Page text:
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Sabres are finally starting to get with the times

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When I was a kid growing up first getting into hockey around 2008, the Buffalo Sabres had just lost their two franchise players — Danny Briere and Chris Drury — in free agency. To make matters worse, the Sabres had to bend over backwards just to hold on to Thomas Vanek, who received an offer sheet from Edmonton. But even after losing Briere and Drury, the Sabres remained relevant for the next few years. Though the Sabres lacked a true star skater, the team had so much depth it was able to perform — maybe slightly above its individual talent level would suggest it should.

For the few years both before and after Briere and Drury’s departure, the Sabres were both fast and smart, which led to a large part of the team’s success in the mid-to-late 2000s. But ever since 2010, the team has sunk into mediocrity and lower, as I’m sure most of us know. The Sabres lost their depth, their talent, and mainly their speed.

The NHL is a copycat league. This isn’t a secret. Most sports leagues are in some ways, but whenever we see someone win a Stanley Cup in the NHL, we see the other 30 teams in the league think “How can we become like them over the course of this off-season?”

When the Chicago Blackhawks won their first Cup, teams started to shift their philosophy. The Blackhawks, of course, had immeasurable skill, between Patrick Kane and Jonathan Toews, but they were a bigger, more defensively focused team, led by guys like Duncan Keith, Brent Seabrook, Niklas Hjalmarsson and Dustin Byfuglien.

So what happened after that? Not only did the Blackhawks win two more cups with similar styles, but the heavyweight Bruins and Kings mixed some championships in there, too.

Despite the Blackhawks winning the Cup again in 2015, that’s when things started to change with the Tampa Bay Lightning. The Lightning are fast paced, skill based high-flyers, and since then, teams like the Blackhawks haven’t done a lot in the playoffs. In their departure, we’ve seen teams like the Pittsburgh Penguins and Washington Capitals take home the Cup. We saw the San Jose Sharks — led by a defenseman who had 80 points in Brent Burns — make the Final, and we saw a team that didn’t exist make the Final in their first year in the Vegas Golden Knights because they hand-built their team with players other teams slept on.

Who were those guys? Fast, skilled, smaller forwards who drove possession and had good underlying analytics. Sure, you can look at this past year’s Final, the Blues and Bruins — two pretty heavyweight teams in their own right. But those teams are more skill-based than they appear, with their best players — like Brad Marchand or Ryan O’Reilly — being high scoring and quick, but also gritty and effective.

So how does this all relate to the Sabres? They’re finally starting to catch up to the times.

During the end of Darcy Regier’s tenure, the Sabres were still trying to be the big, heavy, slow team, when the league was in its infancy of starting to change. Then Tim Murray walked in.

I’m in the minority of thinking Murray did a lot of things right. He wasn’t afraid to take risks, and he was a little ahead of his time. The Sabres organization needed players like O’Reilly and Evander Kane, both smart, two-way hockey players who are also big scorers. Did those trades work? Not necessarily, but they were the kinds of players the team needs now, and needed then too.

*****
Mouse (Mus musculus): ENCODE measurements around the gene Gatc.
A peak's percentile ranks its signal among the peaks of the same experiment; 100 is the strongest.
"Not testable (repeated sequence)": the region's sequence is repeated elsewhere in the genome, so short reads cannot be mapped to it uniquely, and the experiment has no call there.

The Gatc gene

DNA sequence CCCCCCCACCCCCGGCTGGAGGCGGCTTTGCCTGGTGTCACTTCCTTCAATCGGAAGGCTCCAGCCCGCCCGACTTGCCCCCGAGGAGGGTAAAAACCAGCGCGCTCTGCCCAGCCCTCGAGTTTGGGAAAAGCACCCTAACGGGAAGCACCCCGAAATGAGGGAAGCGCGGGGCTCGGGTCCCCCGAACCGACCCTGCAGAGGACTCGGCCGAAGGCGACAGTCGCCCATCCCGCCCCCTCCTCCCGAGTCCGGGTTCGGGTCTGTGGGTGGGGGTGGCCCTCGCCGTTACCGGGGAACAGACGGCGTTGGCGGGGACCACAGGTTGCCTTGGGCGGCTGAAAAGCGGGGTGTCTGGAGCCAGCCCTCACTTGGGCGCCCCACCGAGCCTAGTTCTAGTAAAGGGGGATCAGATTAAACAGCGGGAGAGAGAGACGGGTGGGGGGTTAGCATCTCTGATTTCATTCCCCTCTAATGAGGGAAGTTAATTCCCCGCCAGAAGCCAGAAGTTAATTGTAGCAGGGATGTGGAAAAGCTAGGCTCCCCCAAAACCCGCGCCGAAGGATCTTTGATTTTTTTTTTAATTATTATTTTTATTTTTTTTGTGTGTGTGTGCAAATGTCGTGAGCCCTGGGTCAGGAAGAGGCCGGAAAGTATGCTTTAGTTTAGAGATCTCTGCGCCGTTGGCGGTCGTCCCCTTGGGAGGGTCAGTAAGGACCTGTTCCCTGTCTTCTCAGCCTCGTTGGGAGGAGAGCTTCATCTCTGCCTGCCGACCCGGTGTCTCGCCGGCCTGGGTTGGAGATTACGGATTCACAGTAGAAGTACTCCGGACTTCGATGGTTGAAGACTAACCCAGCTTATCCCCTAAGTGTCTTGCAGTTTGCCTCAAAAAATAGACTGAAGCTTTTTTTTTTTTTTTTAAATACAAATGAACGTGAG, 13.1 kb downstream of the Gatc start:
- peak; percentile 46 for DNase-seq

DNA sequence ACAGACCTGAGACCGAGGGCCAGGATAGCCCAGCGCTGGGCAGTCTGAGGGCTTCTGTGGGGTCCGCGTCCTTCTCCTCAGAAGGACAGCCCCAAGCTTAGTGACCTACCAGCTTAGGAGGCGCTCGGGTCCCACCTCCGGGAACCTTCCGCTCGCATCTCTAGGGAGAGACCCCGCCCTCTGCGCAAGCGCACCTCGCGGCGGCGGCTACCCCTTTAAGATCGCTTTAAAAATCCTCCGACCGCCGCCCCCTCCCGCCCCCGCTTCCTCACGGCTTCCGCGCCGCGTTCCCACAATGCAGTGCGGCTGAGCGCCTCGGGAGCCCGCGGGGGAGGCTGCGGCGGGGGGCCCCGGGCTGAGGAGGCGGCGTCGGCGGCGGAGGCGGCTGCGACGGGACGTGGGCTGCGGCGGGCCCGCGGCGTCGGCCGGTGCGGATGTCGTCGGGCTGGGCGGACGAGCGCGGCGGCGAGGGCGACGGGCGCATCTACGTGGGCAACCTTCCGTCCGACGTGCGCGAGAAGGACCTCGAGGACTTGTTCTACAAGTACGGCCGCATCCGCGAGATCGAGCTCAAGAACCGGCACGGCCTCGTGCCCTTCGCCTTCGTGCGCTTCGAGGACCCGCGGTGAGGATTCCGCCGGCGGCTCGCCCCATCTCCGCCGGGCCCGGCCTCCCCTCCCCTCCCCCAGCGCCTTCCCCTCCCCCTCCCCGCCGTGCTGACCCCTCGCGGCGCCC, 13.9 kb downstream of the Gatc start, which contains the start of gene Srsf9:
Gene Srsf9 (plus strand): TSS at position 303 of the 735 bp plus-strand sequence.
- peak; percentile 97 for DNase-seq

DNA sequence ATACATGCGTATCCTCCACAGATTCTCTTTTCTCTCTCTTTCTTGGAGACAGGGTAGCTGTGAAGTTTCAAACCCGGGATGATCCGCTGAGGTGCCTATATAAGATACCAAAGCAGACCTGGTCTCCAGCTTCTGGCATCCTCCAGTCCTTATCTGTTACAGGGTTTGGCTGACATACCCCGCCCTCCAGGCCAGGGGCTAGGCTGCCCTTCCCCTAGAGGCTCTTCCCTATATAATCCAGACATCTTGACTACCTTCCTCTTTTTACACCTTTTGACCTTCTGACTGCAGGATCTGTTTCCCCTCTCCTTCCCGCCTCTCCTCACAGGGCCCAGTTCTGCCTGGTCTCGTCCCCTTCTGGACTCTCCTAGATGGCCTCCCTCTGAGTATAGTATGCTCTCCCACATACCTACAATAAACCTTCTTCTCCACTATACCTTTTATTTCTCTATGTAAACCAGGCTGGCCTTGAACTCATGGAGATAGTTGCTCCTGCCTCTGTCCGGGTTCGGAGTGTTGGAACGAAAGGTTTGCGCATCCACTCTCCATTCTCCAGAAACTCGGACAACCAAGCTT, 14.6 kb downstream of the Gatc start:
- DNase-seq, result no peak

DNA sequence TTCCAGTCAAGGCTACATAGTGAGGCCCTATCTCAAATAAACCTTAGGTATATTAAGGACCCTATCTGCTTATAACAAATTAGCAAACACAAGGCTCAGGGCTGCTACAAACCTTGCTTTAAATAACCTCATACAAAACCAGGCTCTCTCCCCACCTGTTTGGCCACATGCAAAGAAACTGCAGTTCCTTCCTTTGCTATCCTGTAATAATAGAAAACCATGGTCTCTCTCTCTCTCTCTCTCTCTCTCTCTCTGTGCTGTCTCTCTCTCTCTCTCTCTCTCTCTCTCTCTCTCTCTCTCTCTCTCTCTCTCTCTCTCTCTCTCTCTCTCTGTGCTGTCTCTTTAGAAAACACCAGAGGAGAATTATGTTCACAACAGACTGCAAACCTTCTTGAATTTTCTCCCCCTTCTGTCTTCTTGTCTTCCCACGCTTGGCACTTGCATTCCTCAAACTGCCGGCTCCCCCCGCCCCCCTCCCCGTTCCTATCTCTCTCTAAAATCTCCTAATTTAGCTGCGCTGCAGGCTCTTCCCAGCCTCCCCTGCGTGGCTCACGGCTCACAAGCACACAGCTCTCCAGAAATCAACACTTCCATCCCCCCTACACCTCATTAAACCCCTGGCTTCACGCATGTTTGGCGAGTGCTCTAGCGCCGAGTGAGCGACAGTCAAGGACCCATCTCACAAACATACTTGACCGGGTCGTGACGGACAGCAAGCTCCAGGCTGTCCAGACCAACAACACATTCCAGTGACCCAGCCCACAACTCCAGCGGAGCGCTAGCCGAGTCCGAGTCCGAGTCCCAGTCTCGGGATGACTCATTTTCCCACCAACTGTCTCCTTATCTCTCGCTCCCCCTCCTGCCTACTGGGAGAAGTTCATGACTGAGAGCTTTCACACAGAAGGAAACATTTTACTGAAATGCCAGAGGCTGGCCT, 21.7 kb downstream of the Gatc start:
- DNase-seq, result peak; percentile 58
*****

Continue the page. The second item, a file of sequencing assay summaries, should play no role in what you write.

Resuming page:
Over the past few years, it has frustrated me to watch all of these other teams go out and adjust. We saw New Jersey prey on an ancient-thinking general manager in Edmonton, stealing Taylor Hall for almost nothing. We also saw the Predators trade their captain and franchise face Shea Weber for a much younger, flashier P.K. Subban — and those are just the big signings. There are much smaller signings and acquisitions that have gone into every other Stanley Cup Final team.

But now, the Sabres are starting to get it.

By acquiring Colin Miller and Marcus Johansson, the Sabres are bringing in guys who not only have the intangibles and the winning pedigree, but they are also the guys who make up the modern day NHL. They won’t blow you away on the stat sheet, but they’re smart, fast and they drive possession. Boston likely wouldn’t have made the Final this season without adding Johansson and Charlie Coyle. It’s come a long way from bringing in the Ville Leinos of the world. In fact, the Sabres have come a long way even from last off-season, in that they aren’t looking for the Vladimir Sobotkas to fill their third line, they’re looking for actual quality third-liners.

The Sabres off-season has given me a lot of hope. Are they done yet? No, they still need a little more help up front. But the hope came a little bit last off-season in trading for Jeff Skinner, and has just grown more bringing in Johansson and Miller. With Jack Eichel, Rasmus Dahlin and Sam Reinhart leading the way, with quality depth pieces in place, it’s looking a lot better in Buffalo. The added desire to phase out the old style players like Marco Scandella and Sobotka make my optimism even higher. The Sabres really are setting up to be a quality NHL team. It just may have taken them a bit longer to get there.

Anthony Dolce is an OBSERVER Sports Reporter. Comments on this article can be sent to adolce@observertoday.com

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